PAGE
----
who or what kind of jazz do you like to listen to the most

gord

New member
john coltranes prestige albums
jack teagarden singing the blues
anything produced by norman granz in the 50s
thelonious monks solo piano
west coast big bands bob florence,bill holman,shorty rogers
these are my choices, gord
 

White Knight

Spectral Warrior con passion
@ Gord, Sounds like a plan with which I can go along quite easily; I'm sure included among your West Coast selections are the inimitable Dave Brubeck and Paul Desmond. Great choices, Gord!
 

Corno Dolce

Admiral Honkenwheezenpooferspieler
These days I almost exclusively listen to anything by McCoy Tyner that has been recorded beginning with the year 1980. Why you may ask? Well, to be brief, I feel that McCoy has reached such Olympian Heights with his artistry.
 

White Knight

Spectral Warrior con passion
I am in absolute agreement with CD re: Tyner and his artistry. Along with Coltrane--with whom he often played and produced some classic jazz--he is most definitely one of my all-time favorites and "go to" guys. I would also have to add Cannonball Adderly, Esbjorn Svensson, Monk and Hancock to that list.
 

teddy

Duckmeister
Laid back would best describe my preference at the moment. Love the combination of Brubeck and Desmond. Teagardens vocals as well as his playing. The best of EST such as Round Mdnight.

teddy
 

gord

New member
more favorite jazz i like,
sonny rollins on prestige and blue note
mccoy tyner solo and trio
lee morgan on blue note
art blakey and art taylor, did any drummer swing a band like these two?
gord
 

GoneBaroque

New member
My preference is for small groups without vocals. I particularly like piano, oboe and acoustic guitar. Among musicians Dave Brubeck, George Shearing, Andre Previn. Joe Pass Oscar Peterson, Miles Davis and Jusef Lateef come to mind immediately. I have a few recordings by a group called Traveling Light which feature a Jazz Tuba which is enjoyable.
 

AlderonFrederic

New member
Well for me the closest to listen to is West Coast one, especially Gerry Mulligan, also Armstrong and some of the girlish kindda thingy) [h=1][/h][h=1][/h]
 

John Watt

Active member
I'm just thread-stalking AlderonFrederic to see who are what kind of jazz he likes.
He gave me an inspiring reply to one of my threads, so I'm just scoping him out.

When I saw McCoy Tyner in a nightclub in Toronto during the "Atlantis" tour,
he got up from the piano and went over to the bar where he has his own orange juice in the cooler.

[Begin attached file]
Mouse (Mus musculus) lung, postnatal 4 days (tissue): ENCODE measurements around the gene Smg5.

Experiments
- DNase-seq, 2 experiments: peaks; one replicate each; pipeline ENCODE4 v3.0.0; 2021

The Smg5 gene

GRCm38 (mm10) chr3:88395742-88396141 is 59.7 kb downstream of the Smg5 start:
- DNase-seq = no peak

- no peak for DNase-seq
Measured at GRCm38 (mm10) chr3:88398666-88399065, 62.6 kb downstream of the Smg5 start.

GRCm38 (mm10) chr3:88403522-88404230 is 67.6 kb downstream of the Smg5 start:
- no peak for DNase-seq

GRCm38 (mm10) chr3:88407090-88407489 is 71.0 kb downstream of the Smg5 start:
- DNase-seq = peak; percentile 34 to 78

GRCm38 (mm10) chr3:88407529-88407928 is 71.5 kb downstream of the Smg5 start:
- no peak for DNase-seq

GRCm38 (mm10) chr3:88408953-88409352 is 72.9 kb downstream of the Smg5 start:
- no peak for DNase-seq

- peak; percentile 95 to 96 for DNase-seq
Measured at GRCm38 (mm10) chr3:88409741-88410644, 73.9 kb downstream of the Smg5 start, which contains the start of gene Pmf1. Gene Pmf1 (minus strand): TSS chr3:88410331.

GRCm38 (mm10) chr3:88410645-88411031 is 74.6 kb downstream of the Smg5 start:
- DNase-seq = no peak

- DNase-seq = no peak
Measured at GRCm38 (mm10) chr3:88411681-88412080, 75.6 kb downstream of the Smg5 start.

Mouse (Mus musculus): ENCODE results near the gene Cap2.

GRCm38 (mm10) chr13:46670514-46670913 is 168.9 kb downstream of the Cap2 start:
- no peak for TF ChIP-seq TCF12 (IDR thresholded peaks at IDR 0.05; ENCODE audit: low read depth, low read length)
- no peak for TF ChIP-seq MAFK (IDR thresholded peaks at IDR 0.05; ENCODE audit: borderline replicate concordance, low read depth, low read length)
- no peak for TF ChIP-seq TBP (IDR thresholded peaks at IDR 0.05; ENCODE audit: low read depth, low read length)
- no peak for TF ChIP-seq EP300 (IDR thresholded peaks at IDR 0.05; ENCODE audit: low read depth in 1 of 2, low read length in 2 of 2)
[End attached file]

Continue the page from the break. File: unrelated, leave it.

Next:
No-one else went up to him so I went over. We talked for over twenty minutes, and I felt jazzed up.
I decided not to mention John Coltrane and sang some riffs like his sax players,
saying I could jam along with his songs on guitar but only get so far before I got repetitious.
He said if I got to where I could sing and play along to give him a call. He was a great man.
He talked about taking a year off, driving a cab in New York and growing an orange tree in his back yard.
I asked him how his border crossing went, and he just gave me a look we both shared.
After I went back and sat at the table with my girlfriend, drummer and bass player,
taking a week off with our band so I could see McCoy Tyner,
the waitress came over and said the club owner was offering us a free round of drinks,
because if I was friends with McCoy Tyner he wanted to be friends with us.
Oddly enough, we wore our stage clothes like we always did, very colourful,
while everyone else in the bar, except for the afro dashiki attired band, were dressed all black and white.
That's Toronto for you.
When I saw Mr. George Benson in Toronto at the Colonial on Yonge St, as uptown as it gets, in 1971,
there was a brass railing that divided the room, whites on one side with... uh... "afro-Americans" on the other.
I hear a lot of jazz as coming from the frustration of not being able to live up to all your abilities,
being forced to be a second-class citizen in your homeland.
With that in mind, I'm seeing the non-citizen, displaced immigrant population in the United States,
refugees from Mexico, Central and South America, as being a new hot-bed for very intense music.



Kind of Blue by Miles Davis, Agape Love by Elvin Jones, Echoes of a Friend by McCoy Tyner,
and recordings based on the works of Nicolo Paganini, were my most important albums as a teenager.
 
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